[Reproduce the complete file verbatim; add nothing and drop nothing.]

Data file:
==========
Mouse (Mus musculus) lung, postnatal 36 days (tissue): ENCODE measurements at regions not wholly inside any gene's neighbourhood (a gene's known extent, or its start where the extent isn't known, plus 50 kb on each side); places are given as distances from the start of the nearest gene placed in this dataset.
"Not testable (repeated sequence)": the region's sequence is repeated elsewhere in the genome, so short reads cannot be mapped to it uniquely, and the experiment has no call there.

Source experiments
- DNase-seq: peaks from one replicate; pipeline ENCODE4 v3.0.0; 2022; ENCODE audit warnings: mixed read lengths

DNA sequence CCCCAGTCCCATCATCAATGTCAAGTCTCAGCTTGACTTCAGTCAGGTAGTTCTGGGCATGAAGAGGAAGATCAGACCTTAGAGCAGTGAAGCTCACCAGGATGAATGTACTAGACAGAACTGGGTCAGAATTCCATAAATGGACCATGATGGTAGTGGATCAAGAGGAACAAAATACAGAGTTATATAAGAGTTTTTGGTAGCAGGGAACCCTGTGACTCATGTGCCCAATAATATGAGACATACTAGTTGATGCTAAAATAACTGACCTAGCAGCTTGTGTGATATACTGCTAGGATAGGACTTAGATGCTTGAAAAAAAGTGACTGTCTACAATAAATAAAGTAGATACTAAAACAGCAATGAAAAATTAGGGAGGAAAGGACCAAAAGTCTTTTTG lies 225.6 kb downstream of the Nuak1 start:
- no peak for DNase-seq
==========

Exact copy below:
Mouse (Mus musculus) lung, postnatal 36 days (tissue): ENCODE measurements at regions not wholly inside any gene's neighbourhood (a gene's known extent, or its start where the extent isn't known, plus 50 kb on each side); places are given as distances from the start of the nearest gene placed in this dataset.
"Not testable (repeated sequence)": the region's sequence is repeated elsewhere in the genome, so short reads cannot be mapped to it uniquely, and the experiment has no call there.

Source experiments
- DNase-seq: peaks from one replicate; pipeline ENCODE4 v3.0.0; 2022; ENCODE audit warnings: mixed read lengths

DNA sequence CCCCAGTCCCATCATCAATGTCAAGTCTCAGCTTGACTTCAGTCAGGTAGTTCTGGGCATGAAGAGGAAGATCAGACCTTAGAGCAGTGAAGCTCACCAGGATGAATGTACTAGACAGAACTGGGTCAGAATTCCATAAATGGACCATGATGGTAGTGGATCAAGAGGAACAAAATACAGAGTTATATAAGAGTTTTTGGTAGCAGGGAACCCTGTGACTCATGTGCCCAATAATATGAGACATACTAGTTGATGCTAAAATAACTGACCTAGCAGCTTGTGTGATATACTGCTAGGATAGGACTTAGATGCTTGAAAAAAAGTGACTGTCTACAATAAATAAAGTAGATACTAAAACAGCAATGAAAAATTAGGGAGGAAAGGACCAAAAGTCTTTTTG lies 225.6 kb downstream of the Nuak1 start:
- no peak for DNase-seq